Pears are in season at different times, depending on the variety and climate. The fruits don't ripen fully on the tree but instead require a ripening period after harvest. Determining the season for your pears requires careful observance of the fruits on the tree. You must also figure in the ripening period necessary for the fruit to determine when the pears will be ready to use.
Late-summer pears are ready to pick in August in warmer climates and September in colder regions. Bartlett, Flemish Beauty and Aurora are just a few varieties of early-maturing pears. These fruits are ready to pick when the fruit is firm and separates easily from the stem. The pears also have small spots on them that darken from white to brown as the fruit reaches maturity. Late-summer pears require some off-the-tree ripening, but they typically ripen more quickly than later-producing pear varieties and are ready for eating in the early fall.
Many of the common grocery-store varieties ripen in the fall, including Bosc and Anjou. These pears ripen in later September and early October in warm climates, and late October in cooler regions. Other later-ripening varieties include El Dorado, Seckel and Comice. Like summer pears, fall pears develop firm fruit and separate from the tree easily once they're mature. Fall pears require a longer ripening period than late-summer varieties once harvested, so although the fruits are harvested in the fall, they're not ready to use until the late fall or early winter.
Summer pears take approximately one week to ripen at room temperature after harvesting. They don't require cold storage, which shortens the ripening time. Fall pears require four weeks of cold storage at a temperature between 32 and 45 degrees Fahrenheit. After cold storage, these pears require another three to five days of storage at room temperature to fully ripen. Though harvested in the fall, the pears aren't ready to eat until four to five weeks after you've picked them from the tree.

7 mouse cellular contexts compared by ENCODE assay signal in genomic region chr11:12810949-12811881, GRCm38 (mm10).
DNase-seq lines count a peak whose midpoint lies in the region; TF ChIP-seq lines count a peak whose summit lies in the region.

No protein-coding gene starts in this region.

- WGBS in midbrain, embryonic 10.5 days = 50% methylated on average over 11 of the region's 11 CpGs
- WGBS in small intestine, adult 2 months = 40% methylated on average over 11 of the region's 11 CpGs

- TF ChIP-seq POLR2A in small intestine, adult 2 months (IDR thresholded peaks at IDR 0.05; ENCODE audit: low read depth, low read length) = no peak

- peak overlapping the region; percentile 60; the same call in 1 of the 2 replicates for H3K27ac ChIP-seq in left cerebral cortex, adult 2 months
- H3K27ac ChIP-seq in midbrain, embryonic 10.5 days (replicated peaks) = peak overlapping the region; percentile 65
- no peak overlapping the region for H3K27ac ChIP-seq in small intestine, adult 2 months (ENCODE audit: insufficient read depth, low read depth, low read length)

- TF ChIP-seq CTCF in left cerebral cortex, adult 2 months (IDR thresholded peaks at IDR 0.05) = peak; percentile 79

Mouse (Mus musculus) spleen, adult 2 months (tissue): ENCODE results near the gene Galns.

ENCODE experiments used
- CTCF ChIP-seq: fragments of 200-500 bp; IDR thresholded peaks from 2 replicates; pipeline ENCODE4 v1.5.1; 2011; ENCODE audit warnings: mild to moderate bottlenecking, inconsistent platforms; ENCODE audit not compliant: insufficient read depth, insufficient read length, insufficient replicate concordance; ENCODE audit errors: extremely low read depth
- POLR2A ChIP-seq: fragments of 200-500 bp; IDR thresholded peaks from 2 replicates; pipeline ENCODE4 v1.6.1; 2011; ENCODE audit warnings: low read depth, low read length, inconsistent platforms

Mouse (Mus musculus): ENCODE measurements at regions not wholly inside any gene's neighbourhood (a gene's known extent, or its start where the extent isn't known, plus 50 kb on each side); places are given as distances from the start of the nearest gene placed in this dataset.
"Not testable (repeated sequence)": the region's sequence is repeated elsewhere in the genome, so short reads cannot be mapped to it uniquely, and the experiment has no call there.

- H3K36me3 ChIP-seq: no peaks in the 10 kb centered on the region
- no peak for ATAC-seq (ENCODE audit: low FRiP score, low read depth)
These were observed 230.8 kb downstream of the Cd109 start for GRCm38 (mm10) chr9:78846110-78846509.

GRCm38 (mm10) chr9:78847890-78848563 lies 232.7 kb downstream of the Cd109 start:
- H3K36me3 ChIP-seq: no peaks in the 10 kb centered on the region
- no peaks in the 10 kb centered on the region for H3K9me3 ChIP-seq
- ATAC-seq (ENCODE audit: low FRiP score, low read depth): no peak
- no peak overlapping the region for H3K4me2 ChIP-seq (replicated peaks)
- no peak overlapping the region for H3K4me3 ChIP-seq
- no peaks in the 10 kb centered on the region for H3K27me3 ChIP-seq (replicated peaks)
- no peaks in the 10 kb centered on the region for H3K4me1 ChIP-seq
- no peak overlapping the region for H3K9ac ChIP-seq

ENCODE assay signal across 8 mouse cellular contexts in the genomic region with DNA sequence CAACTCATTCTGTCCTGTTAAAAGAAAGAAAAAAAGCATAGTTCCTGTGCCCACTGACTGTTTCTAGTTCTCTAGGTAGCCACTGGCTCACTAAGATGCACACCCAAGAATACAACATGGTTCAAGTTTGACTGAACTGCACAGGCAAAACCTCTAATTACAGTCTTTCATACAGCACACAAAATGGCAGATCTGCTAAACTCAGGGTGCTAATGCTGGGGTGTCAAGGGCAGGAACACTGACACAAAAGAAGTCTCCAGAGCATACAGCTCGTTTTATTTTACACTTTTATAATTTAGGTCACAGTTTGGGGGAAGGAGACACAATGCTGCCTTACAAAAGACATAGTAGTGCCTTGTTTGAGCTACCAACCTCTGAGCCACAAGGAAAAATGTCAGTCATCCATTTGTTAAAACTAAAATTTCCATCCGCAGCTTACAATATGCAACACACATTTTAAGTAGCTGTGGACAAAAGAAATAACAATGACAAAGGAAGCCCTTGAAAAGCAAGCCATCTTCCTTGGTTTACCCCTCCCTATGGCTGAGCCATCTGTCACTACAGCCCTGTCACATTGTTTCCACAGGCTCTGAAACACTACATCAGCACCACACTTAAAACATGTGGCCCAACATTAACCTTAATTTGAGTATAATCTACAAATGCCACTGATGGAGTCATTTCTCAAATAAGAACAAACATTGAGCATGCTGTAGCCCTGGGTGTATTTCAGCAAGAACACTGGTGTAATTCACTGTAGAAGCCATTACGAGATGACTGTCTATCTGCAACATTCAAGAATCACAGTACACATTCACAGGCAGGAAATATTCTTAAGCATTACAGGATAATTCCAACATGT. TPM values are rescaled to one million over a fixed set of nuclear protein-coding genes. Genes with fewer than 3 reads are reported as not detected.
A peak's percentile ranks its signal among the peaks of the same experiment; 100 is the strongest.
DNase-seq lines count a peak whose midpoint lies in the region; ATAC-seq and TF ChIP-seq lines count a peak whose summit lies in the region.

Asian pear varieties ripen fully on the tree. They come into season earlier than most other pears. The fruits begin maturing in July in warm climates that rarely experience frost; they're ready for harvest in August or September in colder regions. Pick the pears when they develop their mature color and separate from the tree easily. Color depends on the variety, with russet types turning brown, and green varieties remaining green, except for the spot facing the ground, which turns yellow. A taste test of one or two fruits also indicates when they're ready to pick — the pears become tender and sweet at maturity. Asian pears store well on the tree for two or three weeks, so pick them as you need them once they begin to ripen.